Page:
Thursday, July 7, 2011

US News Coverage Focused More on Bin Laden than Japan Earthquake, Libya Uprising, Deadly Tornadoes and Other Major Events

Market Watch
Initial reports used this photograph to give the errant
 impression that they are watching the operation unfold.

Research via service provides insight into coverage trends and the impact of US media on significant news events

NEW YORK, Jul 07, 2011 (BUSINESS WIRE) -- Analysis of U.S.-based media coverage of major 2011 news events using the news and business information service from LexisNexis(R) provides insight into the type of news press focuses on and the exposure those news events receive. Specifically, media published or aired 23 percent more news articles about the military operation against Osama bin Laden in the two weeks following his death than news articles covering the Japanese earthquake in the two weeks following its occurrence in March. Further, U.S. coverage of bin Laden's death was more than double that of other breaking news in 2011 such as the Libya uprising and tornadoes in the southern U.S. in the 14 days after those events. 

While coverage of any significant news story may and often does continue long term, history suggests that news outlets focus most of their attention on a subject in a two-week period following breaking news or leading up to an anticipated event when stories are "hot." Comparing coverage volume within this timeframe can provide insight into what types of "stories" media prefer to cover.
With this in mind, according to query results from the service, this year U.S. media published or aired: 

-- 6,463 original pieces of coverage on the death of Osama bin Laden in the two weeks following its announcement by President Barack Obama on May 1. 

-- 4,996 original pieces of coverage about the Japanese earthquake in the two weeks following its occurrence on March 11. 

-- 2,784 original pieces of coverage about the uprising in Libya in the two weeks following the initial revolt on Feb. 18. 

-- 2,234 original pieces of coverage about tornadoes in the southern U.S. in the two weeks starting April 27 when Alabama and other states were first impacted. 

-- 1,885 original pieces of coverage about the British Royal wedding of Prince William and Kate Middleton in the two weeks leading up to and one day past the ceremony on April 30. 

-- 1,304 original pieces of coverage about the debate of the U.S. federal budget between March 28 and April 10, the day after Congress agreed on a measure to keep the government functioning.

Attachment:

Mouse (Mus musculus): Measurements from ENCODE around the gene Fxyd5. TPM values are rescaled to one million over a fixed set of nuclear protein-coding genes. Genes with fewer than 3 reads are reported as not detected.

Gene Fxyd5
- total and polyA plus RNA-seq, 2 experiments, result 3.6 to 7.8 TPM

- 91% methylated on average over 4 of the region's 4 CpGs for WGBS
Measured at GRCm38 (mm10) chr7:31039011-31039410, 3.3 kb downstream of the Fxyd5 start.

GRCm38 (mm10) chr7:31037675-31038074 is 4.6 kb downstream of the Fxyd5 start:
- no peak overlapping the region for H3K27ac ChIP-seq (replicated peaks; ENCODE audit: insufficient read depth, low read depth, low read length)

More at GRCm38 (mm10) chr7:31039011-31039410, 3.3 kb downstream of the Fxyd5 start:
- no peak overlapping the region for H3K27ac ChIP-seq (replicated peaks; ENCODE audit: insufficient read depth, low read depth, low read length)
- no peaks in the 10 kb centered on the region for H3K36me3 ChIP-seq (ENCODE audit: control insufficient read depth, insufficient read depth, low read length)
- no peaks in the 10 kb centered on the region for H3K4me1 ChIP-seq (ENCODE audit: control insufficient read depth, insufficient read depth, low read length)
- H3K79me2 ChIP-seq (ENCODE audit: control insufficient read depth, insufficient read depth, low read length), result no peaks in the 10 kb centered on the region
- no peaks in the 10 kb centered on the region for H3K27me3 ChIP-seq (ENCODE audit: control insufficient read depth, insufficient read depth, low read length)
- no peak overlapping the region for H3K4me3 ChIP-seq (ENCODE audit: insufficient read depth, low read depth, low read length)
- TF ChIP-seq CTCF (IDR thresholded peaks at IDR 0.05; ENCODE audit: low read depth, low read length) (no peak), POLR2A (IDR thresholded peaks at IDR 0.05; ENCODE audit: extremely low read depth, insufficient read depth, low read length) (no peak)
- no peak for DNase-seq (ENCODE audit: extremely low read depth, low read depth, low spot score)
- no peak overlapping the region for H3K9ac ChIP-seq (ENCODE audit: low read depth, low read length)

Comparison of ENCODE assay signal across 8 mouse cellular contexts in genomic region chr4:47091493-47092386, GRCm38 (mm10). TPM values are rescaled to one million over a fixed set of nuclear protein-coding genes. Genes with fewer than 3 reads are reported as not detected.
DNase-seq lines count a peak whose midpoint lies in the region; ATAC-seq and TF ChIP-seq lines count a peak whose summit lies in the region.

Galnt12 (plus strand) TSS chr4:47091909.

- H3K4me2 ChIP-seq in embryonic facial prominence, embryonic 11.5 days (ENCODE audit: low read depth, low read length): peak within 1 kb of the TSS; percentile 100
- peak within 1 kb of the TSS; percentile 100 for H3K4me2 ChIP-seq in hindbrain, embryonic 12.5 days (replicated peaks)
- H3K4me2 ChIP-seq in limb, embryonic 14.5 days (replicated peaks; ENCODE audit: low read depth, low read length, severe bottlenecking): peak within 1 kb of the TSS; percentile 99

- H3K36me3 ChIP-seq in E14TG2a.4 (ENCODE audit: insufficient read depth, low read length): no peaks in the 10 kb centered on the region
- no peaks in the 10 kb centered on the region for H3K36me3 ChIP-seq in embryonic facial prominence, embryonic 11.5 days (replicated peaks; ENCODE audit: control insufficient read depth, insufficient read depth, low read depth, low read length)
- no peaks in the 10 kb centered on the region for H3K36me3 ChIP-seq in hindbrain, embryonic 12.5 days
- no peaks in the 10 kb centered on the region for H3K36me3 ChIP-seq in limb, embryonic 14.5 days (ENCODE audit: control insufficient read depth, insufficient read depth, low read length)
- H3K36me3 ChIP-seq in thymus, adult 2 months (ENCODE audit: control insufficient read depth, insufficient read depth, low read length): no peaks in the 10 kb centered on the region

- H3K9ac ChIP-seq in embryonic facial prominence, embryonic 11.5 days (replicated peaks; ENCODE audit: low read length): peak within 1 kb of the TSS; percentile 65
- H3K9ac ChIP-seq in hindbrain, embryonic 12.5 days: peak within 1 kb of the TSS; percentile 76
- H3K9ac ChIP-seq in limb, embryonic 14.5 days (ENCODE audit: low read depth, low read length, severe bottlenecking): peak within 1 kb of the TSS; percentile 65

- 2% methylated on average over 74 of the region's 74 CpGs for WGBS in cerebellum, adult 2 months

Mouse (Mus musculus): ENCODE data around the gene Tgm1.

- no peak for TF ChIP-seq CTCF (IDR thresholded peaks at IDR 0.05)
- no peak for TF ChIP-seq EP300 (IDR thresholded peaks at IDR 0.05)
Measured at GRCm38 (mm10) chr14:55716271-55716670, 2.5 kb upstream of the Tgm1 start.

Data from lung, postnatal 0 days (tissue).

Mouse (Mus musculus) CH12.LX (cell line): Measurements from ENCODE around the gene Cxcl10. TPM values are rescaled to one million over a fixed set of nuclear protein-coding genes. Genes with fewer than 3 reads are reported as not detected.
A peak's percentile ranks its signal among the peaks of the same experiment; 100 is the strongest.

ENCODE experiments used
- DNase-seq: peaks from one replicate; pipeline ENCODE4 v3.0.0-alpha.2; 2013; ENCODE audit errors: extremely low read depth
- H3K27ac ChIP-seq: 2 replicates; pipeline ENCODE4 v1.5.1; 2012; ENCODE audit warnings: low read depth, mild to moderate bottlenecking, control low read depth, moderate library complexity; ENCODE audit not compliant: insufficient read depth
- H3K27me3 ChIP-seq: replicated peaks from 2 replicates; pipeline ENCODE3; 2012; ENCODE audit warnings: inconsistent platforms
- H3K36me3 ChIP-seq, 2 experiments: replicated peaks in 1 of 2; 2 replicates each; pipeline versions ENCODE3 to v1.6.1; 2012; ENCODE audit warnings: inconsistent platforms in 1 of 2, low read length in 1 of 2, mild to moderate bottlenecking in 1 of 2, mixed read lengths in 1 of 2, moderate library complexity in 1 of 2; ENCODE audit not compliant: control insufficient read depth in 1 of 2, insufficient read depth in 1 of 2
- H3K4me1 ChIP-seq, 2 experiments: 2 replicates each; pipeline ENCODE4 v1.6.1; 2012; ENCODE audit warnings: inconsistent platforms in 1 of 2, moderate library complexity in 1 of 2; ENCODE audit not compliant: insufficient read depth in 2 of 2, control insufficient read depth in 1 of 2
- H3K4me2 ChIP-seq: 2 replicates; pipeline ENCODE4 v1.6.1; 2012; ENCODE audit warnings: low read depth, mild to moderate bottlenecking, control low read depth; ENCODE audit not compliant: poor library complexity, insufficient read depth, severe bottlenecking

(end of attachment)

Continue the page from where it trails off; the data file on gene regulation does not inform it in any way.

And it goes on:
-- 688 original pieces of coverage about the controversy surrounding the release of President Obama's birth certificate from April 13 to April 27, when the "long form" of his birth certificate was published.
"While natural disasters and international conflicts will always be a focus for U.S. media, the fact that the press covered the death of Osama bin Laden so much more than other major events indicates how profoundly important journalists felt the event was to the American public," said Tom Ogburn, vice president and managing director of Business Insight Solutions at LexisNexis. "Meanwhile, the fact that something like the British Royal wedding was not covered as much as tornadoes in the South or the Libyan uprising may provide evidence against the assumption that U.S. news media are too focused on celebrity and pop culture." 

"A comparison of news coverage like this is just one example of how users can research, collect and analyze news and other types of information to gain insight or spot trends to give them a competitive advantage in the marketplace," added Ogburn. is a searchable database service of current and archived news, company and financial information, public records and legal information from LexisNexis. Featuring precision search technology, the easy-to-use service provides customers with access to more than 5 billion documents and records from more than 22,000 news and social media sources, 600 company and industry sources, and more than 300 executive and biographical sources. Content on the service is categorized in a comprehensive collection of domestic and international news and business information sources and delivered in multiple languages.

LexisNexis(R) ( ) is a leading global provider of content-enabled workflow solutions designed specifically for professionals in the legal, risk management, corporate, government, law enforcement, accounting, and academic markets. LexisNexis originally pioneered online information with its Lexis(R) and Nexis(R) services. A member of Reed Elsevier /quotes/zigman/495711/quotes/nls/enl ENL +0.37% /quotes/zigman/495664/quotes/nls/ruk RUK +0.73% ( ), LexisNexis serves customers in more than 100 countries with 15,000 employees worldwide.

Help Us Transmit This Story

    Add to Your Blogger Account
    Put it On Facebook
    Tweet this post
    Print it from your printer
     Email and a collection of other outlets
     Try even more services

1 comment:

  1. If people investigate the coorelations among the sources of various attacks against the U.S. recently, Britain may be added to the terrorist list. So beware the set out helpings of bullshit so you don't step in them. Europe needs slaves or the bling must go.